2:00 a.m.
The hall light blasted into our room and our 7-year-old grandson stood in the doorway crying, “I can’t sleep.” I buried my face in the pillow, thinking this was a nightmare, but the loud wailing continued.

Finally, I stumbled out into the hallway. “You’ll wake your brother. Please, it’s the middle of the night. Can I tuck you back into your bed?”

Ed and I were staying with our two grandsons, 7 and 10, while their parents were gone for four days. We were in the midst of moving into a new townhouse nearby so we tried to spend as much time as possible at our home during the day getting things unpacked, but we spent nights at their house because of their barely-weaned puppy.

“I wanna sleep in your bed,” he cried. His big blue irresistible eyes were filled with tears. “OK, come with me. I’ll heiya you in your bed until you go back to sleep.” Heiya in our family means lightly stroking the back and arms.

4:45 a.m.

The hall lights were back on and 7 was at our bed. “OK, come in here beside me,” I whispered, trying not to awaken Ed.

6:00 a.m.

“Alright, wiggle worm, let’s get up and let the dog out to pee, and then get breakfast and get ready for school,” I groaned, pulling my sleep-deprived head out from under the pillow.

6:30 a.m.

“Nani, my throat hurts. I can’t go to school today.” This from 10.

“I won’t wear leggings. It’s hot out,” 7 shouted from upstairs.

“It’s 50 degrees out there. You can wear long pants or leggings under your shorts. You choose.”

“I’m not wearing long pants or leggings. It’s hot!” Fifteen more minutes of loud wails.

7:50 a.m.

As the school bus rolled to a stop, 7 asked for the third time that morning, “Am I taking the bus home from school this afternoon?”

“Yes, you’re taking the bus home.” High-five. “Have a really good day.”

8:00 a.m.

A text popped in from my daughter. “Mom, I just saw an e-mail from the teacher saying that today is a special day. The kids are all supposed to come in pajamas to school and bring an iPad and their favorite stuffed animal. Can you run by the house and take those to school for him?”

“I’m bored. Can you get me a show to watch, Nani?” From 10, lying on our sofa, watching us unpack.

10:00 a.m.

“Sorry, ma’am,” said the window coverings installer. “I know you have company coming this weekend, but the blinds in your guest room don’t fit and I need to return them to the factory.”

“How can that be?” I snapped at him.

11:30 a.m.

I took the puppy out to pee, getting back to our townhouse in time to receive the delivery of our glass dining room tabletop.

The glass was shattered. Tears stung my eyes. Yes, really, tears about a stupid tabletop!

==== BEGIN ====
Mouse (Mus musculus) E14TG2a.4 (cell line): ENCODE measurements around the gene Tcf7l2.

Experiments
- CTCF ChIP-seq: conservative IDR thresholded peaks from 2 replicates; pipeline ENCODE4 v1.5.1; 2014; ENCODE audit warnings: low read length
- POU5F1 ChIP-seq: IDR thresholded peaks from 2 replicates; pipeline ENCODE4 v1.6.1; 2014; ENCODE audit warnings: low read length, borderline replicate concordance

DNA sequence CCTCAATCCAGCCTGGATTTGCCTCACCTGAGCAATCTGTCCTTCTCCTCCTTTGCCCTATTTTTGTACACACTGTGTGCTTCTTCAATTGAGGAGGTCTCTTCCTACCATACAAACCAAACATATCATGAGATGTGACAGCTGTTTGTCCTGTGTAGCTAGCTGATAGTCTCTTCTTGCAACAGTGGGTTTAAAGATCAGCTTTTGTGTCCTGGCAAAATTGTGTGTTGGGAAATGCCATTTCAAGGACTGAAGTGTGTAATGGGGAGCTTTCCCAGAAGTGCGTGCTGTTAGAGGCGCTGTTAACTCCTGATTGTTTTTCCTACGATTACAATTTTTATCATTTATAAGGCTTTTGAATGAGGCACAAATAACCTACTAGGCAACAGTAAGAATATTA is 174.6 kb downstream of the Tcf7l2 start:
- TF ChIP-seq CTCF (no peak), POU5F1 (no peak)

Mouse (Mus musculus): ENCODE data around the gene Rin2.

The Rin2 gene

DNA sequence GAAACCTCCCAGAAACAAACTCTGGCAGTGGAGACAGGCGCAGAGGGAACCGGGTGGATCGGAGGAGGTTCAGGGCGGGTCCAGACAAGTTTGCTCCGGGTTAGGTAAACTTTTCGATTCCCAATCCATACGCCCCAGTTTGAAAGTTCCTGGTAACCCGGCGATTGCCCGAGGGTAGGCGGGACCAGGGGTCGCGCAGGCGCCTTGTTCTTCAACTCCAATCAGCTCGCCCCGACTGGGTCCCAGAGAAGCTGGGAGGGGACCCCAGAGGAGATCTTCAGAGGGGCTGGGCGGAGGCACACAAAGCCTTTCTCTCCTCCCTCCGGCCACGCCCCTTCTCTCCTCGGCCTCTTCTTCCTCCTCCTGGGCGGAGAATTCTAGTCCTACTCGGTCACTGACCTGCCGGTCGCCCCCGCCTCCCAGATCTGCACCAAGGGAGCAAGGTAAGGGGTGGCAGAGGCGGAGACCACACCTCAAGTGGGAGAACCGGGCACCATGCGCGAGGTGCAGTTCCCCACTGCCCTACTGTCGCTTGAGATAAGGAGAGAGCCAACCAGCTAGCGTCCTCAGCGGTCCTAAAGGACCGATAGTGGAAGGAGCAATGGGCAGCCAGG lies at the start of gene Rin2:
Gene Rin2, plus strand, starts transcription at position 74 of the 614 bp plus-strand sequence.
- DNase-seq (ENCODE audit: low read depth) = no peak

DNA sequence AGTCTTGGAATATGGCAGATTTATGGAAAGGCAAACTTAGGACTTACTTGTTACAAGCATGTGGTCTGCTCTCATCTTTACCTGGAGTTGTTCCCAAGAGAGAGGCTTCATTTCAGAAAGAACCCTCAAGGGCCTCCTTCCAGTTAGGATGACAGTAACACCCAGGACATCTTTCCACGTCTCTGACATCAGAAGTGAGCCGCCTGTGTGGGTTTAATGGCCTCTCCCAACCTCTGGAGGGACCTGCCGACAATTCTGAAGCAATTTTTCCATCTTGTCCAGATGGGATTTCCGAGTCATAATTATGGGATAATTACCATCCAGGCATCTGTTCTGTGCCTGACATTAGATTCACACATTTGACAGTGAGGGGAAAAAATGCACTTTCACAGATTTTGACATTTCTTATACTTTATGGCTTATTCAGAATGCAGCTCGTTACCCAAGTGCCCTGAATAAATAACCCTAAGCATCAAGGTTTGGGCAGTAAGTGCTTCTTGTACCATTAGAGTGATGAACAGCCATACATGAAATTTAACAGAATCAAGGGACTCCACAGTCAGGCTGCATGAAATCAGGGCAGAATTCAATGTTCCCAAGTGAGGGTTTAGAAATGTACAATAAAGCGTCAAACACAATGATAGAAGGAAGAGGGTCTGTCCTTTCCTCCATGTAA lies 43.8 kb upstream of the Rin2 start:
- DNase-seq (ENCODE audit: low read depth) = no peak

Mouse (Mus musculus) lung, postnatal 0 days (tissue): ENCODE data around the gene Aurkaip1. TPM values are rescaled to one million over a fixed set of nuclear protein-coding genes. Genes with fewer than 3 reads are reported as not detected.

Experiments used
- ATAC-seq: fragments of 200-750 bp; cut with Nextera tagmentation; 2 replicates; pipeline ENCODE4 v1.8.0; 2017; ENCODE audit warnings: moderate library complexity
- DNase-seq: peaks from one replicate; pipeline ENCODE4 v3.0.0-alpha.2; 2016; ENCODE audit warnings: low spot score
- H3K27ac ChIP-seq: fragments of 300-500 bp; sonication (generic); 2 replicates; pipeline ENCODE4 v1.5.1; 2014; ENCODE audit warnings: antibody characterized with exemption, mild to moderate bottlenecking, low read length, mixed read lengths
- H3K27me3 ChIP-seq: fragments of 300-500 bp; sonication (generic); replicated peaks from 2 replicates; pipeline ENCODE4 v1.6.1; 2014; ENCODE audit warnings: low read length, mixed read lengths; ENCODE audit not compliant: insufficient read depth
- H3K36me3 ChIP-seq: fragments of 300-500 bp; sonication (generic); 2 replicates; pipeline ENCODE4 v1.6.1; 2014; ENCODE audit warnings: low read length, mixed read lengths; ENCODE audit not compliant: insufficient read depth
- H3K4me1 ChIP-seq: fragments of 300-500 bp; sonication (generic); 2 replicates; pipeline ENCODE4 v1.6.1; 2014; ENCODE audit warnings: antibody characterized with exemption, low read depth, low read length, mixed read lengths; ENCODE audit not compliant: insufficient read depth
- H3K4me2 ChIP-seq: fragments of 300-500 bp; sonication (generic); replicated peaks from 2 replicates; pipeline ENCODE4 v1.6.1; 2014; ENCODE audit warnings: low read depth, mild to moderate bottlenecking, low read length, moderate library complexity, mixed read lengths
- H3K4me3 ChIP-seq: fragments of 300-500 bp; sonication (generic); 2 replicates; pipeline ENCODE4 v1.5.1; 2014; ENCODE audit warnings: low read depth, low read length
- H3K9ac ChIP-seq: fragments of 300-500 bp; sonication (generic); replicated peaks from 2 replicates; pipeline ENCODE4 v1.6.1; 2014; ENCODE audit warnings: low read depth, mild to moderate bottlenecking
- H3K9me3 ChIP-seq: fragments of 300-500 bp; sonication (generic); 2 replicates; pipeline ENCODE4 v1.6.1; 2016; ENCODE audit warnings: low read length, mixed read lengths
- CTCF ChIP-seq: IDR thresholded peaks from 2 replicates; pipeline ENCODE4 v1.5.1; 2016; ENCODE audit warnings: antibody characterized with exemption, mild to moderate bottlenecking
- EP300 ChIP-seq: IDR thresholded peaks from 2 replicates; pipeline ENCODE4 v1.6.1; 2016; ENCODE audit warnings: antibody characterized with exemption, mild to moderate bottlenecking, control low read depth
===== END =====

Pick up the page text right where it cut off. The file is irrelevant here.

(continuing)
12:30 p.m.

“Nani, I’m bored,” said 10.

3:00 p.m.

The bus stopped and the door opened. “Your grandson’s not on the bus,” the tight-lipped, unsmiling bus driver said.

“Where is he?”

“He must be at school.” The door closed.

Oh no!!! I came without my phone. 7 will be scared. The principal’s office will think he’s been abandoned…

I banged on neighbor Greg’s door. No answer. Harriett, the little old lady across the street has only a landline and we couldn’t find Adams Elementary in the phone book. I ran across the street. “Mary, thank goodness you’re home. I need to call Adams… Can I use your phone?”

“He’s sitting right here beside me,” said the lady who answered the phone.

“I’m on my way,” I said breathlessly.

When I arrived at Adams, Ed was in front of the school with 7. “How’d you get here?” I asked him.

“They called your phone and I answered it. I huffed it at high speed to get here,” he said.

“Will I be late for my soccer practice?” 7 said with a grin.

“No, you won’t be late,” I said, trying to smile.

My head was beginning to throb.

As he got into the car, 7 said, “Why’d you bring pajamas and my stuffed animal to my school, Nani? It was technology day. Nobody had jammies and stuffed animals. That’s for babies.”

“Sorry. I didn’t know,” I mumbled.

4:00 p.m.

“I’m bored, Nani.”

5:30 p.m.

Ed called. “Hey love, we waited here on the soccer field for a half hour and there’s no one else here, so I called and found out that the practice is tomorrow, not today. We had it all wrong in our notes. We’re coming home.”

5:45 p.m.

“I’m hungry, Nani.”

“I’m bored, Nani.”

6:00 p.m.

I was too exhausted to eat.

Here’s the thing. I didn’t manage yesterday very well at all. Some days I stay much more in the present moment and roll with the punches. Yesterday wasn’t one of them.

How do you manage yourself when you have days like this? Do you have any suggestions for the rest of us?